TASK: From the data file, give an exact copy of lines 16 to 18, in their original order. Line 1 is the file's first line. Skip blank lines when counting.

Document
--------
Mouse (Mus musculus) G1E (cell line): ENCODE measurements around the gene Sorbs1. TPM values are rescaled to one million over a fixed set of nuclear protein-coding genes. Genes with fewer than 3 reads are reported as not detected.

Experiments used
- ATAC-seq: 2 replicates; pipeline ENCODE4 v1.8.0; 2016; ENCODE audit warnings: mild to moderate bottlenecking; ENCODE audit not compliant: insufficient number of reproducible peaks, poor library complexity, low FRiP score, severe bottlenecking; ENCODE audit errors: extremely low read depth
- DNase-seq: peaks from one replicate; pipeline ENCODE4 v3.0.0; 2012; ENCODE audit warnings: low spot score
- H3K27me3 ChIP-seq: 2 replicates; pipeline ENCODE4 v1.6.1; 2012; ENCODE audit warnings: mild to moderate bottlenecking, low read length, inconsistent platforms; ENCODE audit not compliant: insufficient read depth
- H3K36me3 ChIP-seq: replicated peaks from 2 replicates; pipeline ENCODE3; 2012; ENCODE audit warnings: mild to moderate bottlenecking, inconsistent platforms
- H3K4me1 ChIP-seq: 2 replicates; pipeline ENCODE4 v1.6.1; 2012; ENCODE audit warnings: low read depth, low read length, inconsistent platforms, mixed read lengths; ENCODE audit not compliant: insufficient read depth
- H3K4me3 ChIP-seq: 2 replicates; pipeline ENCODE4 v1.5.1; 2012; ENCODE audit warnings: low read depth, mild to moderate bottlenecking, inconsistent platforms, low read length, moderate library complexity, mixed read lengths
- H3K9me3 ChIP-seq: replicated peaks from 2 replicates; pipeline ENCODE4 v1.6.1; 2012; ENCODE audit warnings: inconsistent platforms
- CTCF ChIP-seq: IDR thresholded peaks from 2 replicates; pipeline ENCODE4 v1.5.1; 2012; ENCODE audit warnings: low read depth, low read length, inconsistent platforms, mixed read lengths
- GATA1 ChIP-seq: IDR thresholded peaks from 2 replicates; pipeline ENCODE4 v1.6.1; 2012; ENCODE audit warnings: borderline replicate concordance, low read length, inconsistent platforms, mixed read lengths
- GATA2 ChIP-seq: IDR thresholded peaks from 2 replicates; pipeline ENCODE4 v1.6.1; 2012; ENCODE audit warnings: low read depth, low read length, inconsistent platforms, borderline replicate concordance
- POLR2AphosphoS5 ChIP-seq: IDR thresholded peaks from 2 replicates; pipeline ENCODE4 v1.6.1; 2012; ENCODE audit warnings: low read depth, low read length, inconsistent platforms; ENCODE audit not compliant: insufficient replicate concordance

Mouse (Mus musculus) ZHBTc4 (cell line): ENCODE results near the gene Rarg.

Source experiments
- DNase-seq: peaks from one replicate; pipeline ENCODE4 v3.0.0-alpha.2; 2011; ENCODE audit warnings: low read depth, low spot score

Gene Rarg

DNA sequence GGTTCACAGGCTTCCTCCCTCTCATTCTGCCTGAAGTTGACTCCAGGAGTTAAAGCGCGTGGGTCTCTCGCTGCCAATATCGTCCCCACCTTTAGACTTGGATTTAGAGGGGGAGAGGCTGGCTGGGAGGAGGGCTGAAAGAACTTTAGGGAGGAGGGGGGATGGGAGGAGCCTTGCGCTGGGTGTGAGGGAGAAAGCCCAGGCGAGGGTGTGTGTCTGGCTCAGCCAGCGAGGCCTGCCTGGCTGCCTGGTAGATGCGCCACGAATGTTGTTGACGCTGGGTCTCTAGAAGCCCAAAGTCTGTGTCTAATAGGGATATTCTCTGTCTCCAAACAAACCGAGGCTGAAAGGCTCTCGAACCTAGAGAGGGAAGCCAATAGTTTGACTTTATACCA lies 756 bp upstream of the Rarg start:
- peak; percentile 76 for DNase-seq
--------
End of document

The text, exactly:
- DNase-seq: peaks from one replicate; pipeline ENCODE4 v3.0.0-alpha.2; 2011; ENCODE audit warnings: low read depth, low spot score

Gene Rarg

DNA sequence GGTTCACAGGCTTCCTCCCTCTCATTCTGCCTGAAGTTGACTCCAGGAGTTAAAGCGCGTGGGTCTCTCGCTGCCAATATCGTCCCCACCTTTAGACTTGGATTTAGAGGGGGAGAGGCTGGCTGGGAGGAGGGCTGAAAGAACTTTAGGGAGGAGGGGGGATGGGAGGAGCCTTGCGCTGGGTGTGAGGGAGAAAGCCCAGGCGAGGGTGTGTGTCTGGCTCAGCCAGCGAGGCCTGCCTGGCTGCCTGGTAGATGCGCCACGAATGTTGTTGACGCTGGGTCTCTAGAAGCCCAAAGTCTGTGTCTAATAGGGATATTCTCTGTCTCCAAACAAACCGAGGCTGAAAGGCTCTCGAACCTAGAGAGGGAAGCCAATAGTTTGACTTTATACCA lies 756 bp upstream of the Rarg start: